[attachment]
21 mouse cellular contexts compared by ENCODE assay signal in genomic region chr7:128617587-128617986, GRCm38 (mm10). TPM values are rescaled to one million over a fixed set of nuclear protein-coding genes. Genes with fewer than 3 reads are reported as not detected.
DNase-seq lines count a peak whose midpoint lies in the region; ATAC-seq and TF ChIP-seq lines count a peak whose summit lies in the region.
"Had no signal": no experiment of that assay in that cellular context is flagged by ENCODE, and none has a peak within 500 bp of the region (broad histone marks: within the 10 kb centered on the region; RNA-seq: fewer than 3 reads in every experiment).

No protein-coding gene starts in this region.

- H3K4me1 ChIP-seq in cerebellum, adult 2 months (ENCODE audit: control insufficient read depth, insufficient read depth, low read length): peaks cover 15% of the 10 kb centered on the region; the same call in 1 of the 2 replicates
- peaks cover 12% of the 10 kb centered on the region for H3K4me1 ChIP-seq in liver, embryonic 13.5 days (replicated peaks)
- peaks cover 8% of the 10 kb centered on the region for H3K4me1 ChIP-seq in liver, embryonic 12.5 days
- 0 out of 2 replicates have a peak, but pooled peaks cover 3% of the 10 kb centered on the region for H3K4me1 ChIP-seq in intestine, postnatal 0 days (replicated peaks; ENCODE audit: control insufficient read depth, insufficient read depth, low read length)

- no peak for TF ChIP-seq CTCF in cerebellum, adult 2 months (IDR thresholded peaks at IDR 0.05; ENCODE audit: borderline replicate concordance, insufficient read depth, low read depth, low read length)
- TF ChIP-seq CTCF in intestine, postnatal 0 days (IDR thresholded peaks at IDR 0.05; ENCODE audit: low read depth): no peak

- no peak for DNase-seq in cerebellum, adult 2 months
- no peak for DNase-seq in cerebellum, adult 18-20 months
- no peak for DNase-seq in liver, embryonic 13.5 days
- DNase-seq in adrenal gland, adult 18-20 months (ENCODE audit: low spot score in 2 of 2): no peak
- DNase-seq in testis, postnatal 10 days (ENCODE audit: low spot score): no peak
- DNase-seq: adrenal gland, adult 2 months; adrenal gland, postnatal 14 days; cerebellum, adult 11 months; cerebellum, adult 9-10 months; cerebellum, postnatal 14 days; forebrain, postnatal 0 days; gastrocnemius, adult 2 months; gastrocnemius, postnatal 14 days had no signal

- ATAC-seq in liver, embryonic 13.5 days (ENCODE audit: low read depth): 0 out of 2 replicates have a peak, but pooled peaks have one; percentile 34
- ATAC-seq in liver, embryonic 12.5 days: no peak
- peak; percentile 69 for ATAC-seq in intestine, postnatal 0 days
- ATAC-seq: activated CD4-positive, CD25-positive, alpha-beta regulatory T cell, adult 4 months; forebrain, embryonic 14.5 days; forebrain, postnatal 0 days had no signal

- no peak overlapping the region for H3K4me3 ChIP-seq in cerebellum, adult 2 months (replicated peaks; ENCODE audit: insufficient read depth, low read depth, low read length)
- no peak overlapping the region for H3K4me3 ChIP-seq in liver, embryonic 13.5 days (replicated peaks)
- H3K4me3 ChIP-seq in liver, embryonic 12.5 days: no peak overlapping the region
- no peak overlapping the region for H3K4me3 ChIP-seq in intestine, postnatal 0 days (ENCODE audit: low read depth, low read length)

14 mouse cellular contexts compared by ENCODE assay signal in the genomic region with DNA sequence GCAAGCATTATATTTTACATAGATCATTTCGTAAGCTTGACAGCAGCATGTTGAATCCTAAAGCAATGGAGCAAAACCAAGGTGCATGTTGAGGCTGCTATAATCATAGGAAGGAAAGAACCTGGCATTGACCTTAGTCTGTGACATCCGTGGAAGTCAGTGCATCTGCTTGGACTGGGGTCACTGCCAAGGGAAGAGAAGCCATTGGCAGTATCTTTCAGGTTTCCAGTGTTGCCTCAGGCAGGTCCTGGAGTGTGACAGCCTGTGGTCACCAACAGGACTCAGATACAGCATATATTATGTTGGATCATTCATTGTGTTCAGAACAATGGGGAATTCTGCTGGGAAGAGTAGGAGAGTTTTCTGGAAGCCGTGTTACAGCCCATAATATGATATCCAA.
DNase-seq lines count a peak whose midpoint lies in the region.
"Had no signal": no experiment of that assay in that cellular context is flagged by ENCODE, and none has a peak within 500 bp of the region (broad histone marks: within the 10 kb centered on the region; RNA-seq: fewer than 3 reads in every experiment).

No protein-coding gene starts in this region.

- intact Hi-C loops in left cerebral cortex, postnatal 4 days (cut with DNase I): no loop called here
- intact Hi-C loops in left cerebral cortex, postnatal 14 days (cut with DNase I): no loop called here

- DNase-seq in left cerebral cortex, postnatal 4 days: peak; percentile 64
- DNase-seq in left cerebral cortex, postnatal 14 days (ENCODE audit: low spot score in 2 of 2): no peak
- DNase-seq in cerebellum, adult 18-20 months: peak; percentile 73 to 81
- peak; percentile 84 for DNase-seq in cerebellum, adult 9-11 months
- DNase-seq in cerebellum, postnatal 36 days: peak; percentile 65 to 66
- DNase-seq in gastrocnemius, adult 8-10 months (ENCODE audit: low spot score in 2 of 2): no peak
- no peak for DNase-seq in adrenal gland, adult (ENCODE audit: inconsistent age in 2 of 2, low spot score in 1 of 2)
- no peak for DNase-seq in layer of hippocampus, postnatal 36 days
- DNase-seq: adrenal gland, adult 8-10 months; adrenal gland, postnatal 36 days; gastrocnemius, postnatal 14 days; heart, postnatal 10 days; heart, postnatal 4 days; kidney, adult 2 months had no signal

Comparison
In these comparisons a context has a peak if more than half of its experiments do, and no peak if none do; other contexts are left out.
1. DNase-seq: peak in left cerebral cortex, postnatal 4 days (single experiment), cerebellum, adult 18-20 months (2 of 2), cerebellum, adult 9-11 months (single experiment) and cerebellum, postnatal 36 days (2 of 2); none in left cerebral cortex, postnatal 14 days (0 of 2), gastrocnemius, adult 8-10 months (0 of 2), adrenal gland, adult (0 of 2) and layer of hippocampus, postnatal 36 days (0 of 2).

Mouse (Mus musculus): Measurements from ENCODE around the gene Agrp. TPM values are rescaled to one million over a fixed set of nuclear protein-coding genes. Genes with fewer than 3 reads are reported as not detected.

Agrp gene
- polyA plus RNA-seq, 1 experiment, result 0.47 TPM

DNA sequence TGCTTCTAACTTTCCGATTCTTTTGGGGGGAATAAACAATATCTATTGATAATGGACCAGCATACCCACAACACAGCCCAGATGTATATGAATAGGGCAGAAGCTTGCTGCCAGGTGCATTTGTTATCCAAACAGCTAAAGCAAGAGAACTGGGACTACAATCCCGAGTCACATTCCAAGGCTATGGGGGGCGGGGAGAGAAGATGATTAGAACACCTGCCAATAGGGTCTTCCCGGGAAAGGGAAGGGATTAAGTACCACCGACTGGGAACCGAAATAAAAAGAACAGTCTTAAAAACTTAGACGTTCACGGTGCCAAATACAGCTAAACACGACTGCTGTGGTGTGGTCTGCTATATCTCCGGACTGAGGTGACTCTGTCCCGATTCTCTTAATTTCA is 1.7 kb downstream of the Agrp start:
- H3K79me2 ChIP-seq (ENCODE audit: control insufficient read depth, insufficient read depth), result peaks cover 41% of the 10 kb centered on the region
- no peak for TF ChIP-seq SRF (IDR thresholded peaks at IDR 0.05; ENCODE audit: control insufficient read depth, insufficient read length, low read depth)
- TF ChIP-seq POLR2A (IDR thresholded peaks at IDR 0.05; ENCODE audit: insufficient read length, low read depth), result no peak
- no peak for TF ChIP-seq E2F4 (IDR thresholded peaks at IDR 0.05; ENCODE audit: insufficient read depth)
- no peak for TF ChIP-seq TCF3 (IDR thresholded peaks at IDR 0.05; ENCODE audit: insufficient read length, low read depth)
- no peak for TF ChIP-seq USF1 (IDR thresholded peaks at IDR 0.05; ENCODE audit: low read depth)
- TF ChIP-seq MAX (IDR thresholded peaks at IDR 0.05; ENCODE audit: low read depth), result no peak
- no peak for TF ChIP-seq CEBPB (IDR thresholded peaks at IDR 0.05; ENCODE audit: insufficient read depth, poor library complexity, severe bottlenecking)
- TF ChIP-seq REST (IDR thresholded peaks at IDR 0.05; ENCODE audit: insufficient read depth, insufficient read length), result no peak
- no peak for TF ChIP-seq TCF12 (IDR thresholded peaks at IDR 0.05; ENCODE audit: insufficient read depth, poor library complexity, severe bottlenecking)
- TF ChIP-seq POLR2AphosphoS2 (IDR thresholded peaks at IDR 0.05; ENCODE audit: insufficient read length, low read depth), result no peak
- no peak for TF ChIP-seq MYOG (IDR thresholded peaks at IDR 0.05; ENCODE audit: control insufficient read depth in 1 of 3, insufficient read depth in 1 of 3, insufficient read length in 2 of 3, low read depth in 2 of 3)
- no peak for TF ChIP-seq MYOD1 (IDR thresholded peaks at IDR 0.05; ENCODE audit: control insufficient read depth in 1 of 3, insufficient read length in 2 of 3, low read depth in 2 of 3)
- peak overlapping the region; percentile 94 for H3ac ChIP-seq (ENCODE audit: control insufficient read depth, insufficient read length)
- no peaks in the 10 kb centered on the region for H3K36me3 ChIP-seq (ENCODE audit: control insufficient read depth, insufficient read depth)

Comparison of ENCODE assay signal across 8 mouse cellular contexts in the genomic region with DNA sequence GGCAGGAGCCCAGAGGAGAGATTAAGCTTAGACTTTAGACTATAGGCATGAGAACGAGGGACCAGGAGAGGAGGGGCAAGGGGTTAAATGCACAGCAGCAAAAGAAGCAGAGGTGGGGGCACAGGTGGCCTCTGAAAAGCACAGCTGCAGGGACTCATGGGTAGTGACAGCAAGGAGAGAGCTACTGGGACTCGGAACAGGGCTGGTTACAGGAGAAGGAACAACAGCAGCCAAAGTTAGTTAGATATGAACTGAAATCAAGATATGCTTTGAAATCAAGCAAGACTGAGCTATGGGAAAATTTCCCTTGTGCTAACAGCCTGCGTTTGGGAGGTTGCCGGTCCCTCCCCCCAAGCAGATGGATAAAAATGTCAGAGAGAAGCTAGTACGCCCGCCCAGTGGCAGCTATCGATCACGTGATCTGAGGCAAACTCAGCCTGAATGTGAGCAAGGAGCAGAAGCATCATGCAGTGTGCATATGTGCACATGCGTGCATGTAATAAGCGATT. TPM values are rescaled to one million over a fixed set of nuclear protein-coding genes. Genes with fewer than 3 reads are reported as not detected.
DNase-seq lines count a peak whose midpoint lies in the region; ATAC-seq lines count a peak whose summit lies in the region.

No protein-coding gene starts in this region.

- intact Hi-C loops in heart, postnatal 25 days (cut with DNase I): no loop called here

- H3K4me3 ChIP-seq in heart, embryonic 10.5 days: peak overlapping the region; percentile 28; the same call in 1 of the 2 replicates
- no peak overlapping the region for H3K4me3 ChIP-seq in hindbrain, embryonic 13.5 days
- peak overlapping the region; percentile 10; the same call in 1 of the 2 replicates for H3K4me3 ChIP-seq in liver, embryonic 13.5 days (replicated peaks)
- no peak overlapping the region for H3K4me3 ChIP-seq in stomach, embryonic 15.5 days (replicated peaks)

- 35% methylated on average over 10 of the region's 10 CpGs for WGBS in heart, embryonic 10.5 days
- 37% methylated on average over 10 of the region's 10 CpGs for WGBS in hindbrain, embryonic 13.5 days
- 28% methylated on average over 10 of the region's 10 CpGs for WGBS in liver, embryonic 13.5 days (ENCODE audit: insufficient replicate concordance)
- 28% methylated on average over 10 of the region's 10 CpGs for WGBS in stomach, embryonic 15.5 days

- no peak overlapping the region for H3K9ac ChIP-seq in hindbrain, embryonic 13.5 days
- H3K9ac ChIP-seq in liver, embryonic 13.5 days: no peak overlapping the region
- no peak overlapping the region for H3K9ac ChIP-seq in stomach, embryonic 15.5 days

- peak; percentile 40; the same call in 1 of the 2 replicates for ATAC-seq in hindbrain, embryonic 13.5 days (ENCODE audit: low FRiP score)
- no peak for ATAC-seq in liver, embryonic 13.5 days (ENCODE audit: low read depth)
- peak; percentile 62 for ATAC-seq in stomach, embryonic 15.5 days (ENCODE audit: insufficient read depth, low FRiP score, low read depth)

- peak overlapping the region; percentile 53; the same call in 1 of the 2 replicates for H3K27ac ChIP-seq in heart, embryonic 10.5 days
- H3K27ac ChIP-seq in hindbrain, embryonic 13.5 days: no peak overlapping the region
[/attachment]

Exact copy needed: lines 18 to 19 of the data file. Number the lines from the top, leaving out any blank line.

- ATAC-seq in liver, embryonic 12.5 days: no peak
- peak; percentile 69 for ATAC-seq in intestine, postnatal 0 days